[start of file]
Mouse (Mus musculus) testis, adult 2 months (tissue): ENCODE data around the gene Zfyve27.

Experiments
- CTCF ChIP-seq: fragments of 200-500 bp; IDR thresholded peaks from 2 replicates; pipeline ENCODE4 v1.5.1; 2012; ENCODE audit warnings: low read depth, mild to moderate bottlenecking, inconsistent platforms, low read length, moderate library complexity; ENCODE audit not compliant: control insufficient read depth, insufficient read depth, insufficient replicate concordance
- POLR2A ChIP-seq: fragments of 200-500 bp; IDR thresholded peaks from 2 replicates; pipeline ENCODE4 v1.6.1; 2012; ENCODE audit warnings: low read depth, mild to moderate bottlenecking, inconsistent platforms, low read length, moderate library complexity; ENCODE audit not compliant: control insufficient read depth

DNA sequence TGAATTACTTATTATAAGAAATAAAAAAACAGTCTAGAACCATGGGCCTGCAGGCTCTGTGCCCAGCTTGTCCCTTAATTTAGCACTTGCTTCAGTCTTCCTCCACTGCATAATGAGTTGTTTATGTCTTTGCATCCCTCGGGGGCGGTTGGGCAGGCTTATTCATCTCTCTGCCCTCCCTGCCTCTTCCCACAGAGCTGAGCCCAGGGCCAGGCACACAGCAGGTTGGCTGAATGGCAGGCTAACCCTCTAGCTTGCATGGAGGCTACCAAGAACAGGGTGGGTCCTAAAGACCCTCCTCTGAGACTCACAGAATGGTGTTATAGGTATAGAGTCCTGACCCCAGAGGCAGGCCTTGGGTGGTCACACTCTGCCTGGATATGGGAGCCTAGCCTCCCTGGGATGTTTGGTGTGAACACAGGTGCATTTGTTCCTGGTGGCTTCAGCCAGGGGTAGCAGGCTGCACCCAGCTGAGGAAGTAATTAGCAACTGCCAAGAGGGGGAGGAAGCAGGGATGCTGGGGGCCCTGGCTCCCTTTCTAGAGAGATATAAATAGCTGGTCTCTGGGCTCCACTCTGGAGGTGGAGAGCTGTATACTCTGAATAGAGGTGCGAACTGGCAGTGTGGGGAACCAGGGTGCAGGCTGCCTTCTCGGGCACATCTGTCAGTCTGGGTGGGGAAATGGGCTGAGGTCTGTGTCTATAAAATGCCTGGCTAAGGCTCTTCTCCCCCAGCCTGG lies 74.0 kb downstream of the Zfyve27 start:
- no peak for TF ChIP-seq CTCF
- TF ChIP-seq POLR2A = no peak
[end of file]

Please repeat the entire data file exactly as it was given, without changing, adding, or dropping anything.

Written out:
Mouse (Mus musculus) testis, adult 2 months (tissue): ENCODE data around the gene Zfyve27.

Experiments
- CTCF ChIP-seq: fragments of 200-500 bp; IDR thresholded peaks from 2 replicates; pipeline ENCODE4 v1.5.1; 2012; ENCODE audit warnings: low read depth, mild to moderate bottlenecking, inconsistent platforms, low read length, moderate library complexity; ENCODE audit not compliant: control insufficient read depth, insufficient read depth, insufficient replicate concordance
- POLR2A ChIP-seq: fragments of 200-500 bp; IDR thresholded peaks from 2 replicates; pipeline ENCODE4 v1.6.1; 2012; ENCODE audit warnings: low read depth, mild to moderate bottlenecking, inconsistent platforms, low read length, moderate library complexity; ENCODE audit not compliant: control insufficient read depth

DNA sequence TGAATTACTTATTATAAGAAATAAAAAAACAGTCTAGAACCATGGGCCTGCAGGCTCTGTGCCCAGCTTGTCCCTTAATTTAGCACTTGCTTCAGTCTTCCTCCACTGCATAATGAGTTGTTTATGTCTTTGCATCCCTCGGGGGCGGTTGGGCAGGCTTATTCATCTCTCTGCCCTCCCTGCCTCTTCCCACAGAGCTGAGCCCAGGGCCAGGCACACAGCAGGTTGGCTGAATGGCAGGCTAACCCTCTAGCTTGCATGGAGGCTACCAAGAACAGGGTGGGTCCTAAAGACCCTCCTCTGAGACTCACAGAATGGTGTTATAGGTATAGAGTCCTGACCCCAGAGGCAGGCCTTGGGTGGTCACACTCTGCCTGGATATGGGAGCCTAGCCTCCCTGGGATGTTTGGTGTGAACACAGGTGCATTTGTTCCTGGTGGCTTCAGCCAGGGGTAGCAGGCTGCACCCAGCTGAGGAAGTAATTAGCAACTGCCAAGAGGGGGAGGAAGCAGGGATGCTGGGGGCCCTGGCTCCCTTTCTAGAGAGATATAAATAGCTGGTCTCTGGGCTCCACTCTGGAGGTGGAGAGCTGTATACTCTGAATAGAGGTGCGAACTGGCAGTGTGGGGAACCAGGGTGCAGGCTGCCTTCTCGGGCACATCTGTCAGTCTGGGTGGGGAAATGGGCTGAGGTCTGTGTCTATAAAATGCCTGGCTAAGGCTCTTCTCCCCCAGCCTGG lies 74.0 kb downstream of the Zfyve27 start:
- no peak for TF ChIP-seq CTCF
- TF ChIP-seq POLR2A = no peak